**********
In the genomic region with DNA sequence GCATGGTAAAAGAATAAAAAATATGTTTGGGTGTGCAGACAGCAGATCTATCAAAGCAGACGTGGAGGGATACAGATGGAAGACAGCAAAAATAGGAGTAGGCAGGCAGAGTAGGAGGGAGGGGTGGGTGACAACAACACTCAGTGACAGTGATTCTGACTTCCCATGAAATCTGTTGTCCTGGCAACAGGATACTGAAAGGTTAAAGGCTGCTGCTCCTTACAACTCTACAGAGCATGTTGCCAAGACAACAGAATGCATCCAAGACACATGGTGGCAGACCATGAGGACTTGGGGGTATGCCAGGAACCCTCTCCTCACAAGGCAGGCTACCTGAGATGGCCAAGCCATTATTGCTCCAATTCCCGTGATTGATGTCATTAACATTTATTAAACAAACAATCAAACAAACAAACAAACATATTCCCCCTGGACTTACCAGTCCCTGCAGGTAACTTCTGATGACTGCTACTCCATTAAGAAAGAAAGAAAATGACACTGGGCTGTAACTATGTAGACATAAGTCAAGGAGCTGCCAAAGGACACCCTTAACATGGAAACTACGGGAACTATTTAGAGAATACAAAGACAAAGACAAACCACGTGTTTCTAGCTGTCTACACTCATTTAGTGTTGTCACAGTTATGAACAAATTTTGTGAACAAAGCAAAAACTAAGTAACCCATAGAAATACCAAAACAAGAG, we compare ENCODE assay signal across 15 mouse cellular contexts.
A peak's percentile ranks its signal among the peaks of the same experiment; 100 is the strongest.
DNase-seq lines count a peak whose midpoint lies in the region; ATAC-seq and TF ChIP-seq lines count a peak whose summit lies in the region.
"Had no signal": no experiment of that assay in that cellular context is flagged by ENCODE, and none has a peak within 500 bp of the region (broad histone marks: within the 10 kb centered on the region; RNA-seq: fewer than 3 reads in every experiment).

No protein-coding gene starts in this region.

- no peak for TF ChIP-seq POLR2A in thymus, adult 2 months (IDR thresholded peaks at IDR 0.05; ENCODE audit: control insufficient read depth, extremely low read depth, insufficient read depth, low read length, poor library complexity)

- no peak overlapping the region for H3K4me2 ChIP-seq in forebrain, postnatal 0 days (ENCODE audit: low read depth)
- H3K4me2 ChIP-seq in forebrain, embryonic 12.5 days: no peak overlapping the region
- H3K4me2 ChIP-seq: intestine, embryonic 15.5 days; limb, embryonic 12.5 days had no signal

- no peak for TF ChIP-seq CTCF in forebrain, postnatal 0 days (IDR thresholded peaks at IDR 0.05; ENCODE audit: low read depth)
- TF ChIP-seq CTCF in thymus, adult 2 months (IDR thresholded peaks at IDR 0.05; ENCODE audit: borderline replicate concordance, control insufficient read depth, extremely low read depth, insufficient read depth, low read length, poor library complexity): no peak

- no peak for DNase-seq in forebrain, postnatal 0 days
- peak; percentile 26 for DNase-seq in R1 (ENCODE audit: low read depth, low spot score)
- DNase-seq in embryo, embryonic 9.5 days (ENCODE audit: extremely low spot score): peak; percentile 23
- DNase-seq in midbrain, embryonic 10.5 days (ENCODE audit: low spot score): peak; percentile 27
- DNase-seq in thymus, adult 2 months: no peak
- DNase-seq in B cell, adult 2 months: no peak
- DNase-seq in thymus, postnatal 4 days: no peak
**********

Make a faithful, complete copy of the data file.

In the genomic region with DNA sequence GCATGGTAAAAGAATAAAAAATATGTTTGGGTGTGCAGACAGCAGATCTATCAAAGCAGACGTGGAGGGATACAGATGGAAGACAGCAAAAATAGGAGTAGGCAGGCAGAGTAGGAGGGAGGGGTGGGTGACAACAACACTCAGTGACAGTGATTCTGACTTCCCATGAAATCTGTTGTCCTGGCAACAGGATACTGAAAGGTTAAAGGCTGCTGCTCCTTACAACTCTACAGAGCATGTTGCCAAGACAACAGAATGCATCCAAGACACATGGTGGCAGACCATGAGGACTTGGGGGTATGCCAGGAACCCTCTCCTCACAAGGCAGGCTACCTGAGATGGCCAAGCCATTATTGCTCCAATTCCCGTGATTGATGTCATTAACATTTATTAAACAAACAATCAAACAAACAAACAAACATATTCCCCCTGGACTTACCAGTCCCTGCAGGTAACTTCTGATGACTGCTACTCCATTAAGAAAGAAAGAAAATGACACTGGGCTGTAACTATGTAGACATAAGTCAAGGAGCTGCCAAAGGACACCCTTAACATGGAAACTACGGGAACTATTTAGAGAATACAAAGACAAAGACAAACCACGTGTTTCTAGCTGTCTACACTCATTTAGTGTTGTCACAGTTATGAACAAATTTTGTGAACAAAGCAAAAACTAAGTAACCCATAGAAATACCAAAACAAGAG, we compare ENCODE assay signal across 15 mouse cellular contexts.
A peak's percentile ranks its signal among the peaks of the same experiment; 100 is the strongest.
DNase-seq lines count a peak whose midpoint lies in the region; ATAC-seq and TF ChIP-seq lines count a peak whose summit lies in the region.
"Had no signal": no experiment of that assay in that cellular context is flagged by ENCODE, and none has a peak within 500 bp of the region (broad histone marks: within the 10 kb centered on the region; RNA-seq: fewer than 3 reads in every experiment).

No protein-coding gene starts in this region.

- no peak for TF ChIP-seq POLR2A in thymus, adult 2 months (IDR thresholded peaks at IDR 0.05; ENCODE audit: control insufficient read depth, extremely low read depth, insufficient read depth, low read length, poor library complexity)

- no peak overlapping the region for H3K4me2 ChIP-seq in forebrain, postnatal 0 days (ENCODE audit: low read depth)
- H3K4me2 ChIP-seq in forebrain, embryonic 12.5 days: no peak overlapping the region
- H3K4me2 ChIP-seq: intestine, embryonic 15.5 days; limb, embryonic 12.5 days had no signal

- no peak for TF ChIP-seq CTCF in forebrain, postnatal 0 days (IDR thresholded peaks at IDR 0.05; ENCODE audit: low read depth)
- TF ChIP-seq CTCF in thymus, adult 2 months (IDR thresholded peaks at IDR 0.05; ENCODE audit: borderline replicate concordance, control insufficient read depth, extremely low read depth, insufficient read depth, low read length, poor library complexity): no peak

- no peak for DNase-seq in forebrain, postnatal 0 days
- peak; percentile 26 for DNase-seq in R1 (ENCODE audit: low read depth, low spot score)
- DNase-seq in embryo, embryonic 9.5 days (ENCODE audit: extremely low spot score): peak; percentile 23
- DNase-seq in midbrain, embryonic 10.5 days (ENCODE audit: low spot score): peak; percentile 27
- DNase-seq in thymus, adult 2 months: no peak
- DNase-seq in B cell, adult 2 months: no peak
- DNase-seq in thymus, postnatal 4 days: no peak